Aug 1, 2014 2:23 PM by Monica Garcia
TUCSON- Plans are underway to bring at least one American infected with Ebola back to the United States for treatment.
The deadly virus has killed more than 700 people so far across West Africa and more than 13,000 are now infected.
Doctor Kent Brantly and human aid worker Nancy Writebol both got infected while helping treat Ebola patients in Liberia.
It's not clear if just one or both are being brought back to the U.S or when they'll arrive. Emory University Hospital in Atlanta is set to treat at least one Ebola patient.
A specially outfitted plane is on its way to West Africa.
The plane is equipped to keep the patients quarantined with features like an isolation chamber.
Brantly and Writebol are reportedly in stable but grave condition.
According to Infectious Diseases Expert at UA Health Network, Sean Elliott, Ebola has symptoms not that uncommon from the summer cold and may have some people feeling a little on the edge.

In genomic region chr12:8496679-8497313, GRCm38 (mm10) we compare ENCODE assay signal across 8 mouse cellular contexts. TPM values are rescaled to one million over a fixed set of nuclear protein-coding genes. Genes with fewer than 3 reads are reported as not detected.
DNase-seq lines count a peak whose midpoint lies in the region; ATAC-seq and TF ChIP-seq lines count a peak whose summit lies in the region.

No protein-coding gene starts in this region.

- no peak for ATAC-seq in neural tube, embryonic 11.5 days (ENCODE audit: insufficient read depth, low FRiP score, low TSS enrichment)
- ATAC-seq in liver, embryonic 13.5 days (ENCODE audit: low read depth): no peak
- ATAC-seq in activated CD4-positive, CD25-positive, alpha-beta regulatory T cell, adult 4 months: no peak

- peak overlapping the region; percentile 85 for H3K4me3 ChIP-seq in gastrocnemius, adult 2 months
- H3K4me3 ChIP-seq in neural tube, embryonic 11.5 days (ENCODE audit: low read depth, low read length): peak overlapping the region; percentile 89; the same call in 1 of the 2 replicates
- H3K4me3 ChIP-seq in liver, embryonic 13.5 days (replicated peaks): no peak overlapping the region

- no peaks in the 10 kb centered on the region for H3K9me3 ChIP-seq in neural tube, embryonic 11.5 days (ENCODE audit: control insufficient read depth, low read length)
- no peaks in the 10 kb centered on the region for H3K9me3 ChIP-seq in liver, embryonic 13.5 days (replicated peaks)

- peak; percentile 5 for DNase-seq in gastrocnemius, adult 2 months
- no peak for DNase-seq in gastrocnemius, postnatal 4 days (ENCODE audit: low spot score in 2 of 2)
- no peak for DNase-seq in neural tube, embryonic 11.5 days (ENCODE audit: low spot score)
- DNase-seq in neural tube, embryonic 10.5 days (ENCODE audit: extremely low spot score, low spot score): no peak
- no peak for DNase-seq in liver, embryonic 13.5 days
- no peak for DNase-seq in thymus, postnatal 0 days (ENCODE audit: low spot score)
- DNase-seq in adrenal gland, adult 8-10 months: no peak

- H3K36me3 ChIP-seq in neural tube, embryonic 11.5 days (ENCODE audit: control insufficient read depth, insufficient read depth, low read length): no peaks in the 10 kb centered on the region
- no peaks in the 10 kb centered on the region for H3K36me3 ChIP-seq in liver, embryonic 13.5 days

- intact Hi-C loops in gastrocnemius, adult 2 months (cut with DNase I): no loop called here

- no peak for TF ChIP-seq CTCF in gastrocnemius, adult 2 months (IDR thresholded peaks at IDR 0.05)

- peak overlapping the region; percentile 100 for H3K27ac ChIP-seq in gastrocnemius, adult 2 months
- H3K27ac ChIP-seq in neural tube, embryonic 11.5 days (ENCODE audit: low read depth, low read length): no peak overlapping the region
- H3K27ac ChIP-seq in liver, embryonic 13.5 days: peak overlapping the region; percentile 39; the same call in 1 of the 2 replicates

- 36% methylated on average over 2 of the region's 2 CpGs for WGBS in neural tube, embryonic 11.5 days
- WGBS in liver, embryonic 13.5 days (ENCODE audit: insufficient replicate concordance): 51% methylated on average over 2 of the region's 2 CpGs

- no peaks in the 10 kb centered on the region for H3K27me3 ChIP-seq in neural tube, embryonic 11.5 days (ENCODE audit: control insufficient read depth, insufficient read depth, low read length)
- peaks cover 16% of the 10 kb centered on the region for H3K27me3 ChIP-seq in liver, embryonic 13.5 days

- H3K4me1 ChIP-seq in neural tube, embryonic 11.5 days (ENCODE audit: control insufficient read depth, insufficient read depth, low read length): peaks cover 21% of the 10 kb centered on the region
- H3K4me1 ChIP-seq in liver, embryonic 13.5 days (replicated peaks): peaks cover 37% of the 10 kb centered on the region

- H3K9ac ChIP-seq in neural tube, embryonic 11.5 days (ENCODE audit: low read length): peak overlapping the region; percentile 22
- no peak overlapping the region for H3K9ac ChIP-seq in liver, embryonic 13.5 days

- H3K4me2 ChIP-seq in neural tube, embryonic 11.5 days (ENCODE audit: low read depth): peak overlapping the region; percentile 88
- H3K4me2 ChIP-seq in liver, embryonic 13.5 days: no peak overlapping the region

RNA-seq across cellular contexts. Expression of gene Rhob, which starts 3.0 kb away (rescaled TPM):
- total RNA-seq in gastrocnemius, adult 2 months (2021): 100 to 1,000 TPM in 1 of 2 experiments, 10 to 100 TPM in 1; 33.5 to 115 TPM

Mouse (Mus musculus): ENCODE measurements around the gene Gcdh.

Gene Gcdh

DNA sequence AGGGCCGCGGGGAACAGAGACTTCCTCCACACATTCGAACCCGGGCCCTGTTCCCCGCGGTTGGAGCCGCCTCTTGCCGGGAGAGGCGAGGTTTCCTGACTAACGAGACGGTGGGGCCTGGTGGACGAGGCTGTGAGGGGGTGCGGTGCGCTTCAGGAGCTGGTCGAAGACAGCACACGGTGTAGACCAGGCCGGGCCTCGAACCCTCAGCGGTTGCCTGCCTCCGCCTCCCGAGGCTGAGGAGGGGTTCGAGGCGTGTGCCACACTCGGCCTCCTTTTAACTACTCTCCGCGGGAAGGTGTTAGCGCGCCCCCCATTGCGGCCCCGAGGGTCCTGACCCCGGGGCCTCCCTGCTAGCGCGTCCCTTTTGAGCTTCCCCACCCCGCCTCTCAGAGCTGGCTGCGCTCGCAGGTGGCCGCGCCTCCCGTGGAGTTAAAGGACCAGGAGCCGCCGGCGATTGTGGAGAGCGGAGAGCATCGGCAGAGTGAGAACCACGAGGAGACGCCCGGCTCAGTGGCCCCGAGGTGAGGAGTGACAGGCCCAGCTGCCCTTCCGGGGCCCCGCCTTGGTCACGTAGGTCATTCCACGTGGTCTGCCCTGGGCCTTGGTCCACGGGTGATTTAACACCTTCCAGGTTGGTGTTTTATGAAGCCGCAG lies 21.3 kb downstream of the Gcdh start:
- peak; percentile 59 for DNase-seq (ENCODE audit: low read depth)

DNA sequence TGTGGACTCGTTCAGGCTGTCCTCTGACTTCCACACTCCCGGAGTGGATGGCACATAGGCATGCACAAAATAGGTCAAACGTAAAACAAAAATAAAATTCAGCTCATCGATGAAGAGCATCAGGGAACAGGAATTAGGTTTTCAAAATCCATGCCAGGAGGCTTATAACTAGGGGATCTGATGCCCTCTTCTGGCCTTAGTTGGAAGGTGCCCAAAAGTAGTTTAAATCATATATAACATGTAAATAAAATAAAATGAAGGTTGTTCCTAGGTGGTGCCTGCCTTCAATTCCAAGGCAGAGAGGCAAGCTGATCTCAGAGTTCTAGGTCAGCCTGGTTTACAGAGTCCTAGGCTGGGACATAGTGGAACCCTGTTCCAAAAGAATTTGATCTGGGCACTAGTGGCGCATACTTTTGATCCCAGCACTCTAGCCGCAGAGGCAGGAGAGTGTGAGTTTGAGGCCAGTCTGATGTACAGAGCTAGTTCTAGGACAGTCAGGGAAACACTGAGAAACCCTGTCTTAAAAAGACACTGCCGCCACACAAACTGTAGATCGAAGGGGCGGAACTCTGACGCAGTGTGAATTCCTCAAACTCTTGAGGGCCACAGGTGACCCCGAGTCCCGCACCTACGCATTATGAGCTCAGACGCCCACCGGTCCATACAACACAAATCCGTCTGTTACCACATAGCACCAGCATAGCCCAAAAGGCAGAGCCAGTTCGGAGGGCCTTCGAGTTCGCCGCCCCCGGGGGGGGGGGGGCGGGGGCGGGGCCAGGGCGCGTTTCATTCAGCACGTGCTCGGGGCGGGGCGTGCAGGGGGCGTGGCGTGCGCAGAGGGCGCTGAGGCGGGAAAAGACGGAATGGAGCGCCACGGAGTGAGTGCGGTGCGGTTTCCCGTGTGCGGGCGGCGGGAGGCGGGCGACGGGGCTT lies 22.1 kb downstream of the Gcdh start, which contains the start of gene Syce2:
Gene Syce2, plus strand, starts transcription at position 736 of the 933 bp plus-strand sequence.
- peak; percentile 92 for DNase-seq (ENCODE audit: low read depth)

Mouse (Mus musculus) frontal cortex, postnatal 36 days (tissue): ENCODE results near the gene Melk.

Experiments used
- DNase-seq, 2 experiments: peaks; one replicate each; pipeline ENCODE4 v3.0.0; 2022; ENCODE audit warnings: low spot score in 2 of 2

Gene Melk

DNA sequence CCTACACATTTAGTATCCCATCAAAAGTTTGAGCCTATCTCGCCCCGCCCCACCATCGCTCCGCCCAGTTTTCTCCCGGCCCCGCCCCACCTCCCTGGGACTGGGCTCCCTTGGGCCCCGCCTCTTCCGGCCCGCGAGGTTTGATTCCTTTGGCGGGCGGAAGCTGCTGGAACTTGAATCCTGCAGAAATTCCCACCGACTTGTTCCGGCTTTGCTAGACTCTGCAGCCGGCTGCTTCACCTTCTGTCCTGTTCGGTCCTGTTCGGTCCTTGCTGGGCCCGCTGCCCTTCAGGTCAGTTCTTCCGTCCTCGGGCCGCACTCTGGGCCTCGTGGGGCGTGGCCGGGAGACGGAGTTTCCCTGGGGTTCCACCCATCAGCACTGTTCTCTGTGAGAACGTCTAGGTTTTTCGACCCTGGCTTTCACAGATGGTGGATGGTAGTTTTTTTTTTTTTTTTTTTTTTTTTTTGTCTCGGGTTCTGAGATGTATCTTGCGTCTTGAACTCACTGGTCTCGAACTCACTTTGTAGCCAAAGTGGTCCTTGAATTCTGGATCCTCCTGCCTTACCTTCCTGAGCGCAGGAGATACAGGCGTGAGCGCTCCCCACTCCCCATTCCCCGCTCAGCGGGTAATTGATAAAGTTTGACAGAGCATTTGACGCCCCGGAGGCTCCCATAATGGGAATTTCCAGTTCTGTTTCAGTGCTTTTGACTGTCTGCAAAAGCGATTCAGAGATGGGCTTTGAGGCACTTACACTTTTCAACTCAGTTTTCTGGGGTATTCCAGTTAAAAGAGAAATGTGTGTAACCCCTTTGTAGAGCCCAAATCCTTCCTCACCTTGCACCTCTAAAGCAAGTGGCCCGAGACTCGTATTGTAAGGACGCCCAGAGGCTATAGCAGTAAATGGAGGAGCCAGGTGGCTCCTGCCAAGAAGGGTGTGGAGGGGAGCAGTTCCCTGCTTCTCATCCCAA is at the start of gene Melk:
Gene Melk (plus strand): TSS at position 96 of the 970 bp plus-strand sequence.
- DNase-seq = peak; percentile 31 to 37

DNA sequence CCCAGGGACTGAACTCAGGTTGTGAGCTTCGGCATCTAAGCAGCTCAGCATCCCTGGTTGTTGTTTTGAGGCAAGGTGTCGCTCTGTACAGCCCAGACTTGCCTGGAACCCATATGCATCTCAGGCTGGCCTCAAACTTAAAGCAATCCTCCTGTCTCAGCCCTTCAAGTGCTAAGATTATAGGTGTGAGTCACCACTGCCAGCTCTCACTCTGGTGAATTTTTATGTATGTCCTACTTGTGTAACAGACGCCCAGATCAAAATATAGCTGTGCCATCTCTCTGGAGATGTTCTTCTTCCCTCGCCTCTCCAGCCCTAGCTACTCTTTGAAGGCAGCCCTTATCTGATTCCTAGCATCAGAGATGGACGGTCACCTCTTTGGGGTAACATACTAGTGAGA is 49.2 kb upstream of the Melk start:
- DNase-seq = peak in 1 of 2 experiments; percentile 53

"So I'm sure some of our emergency units will be visited by the worried well with something like, I have a summer cold maybe it's the Ebola virus," Elliot said. "The case definition in this country is very specific, that type of flu like illness with travel history in the last 3 weeks to one of the affected countries in West Africa."
The U.S. has issued a level three travel alert and warning against any non-essential travel to Guinea, Sierra Leone and Liberia.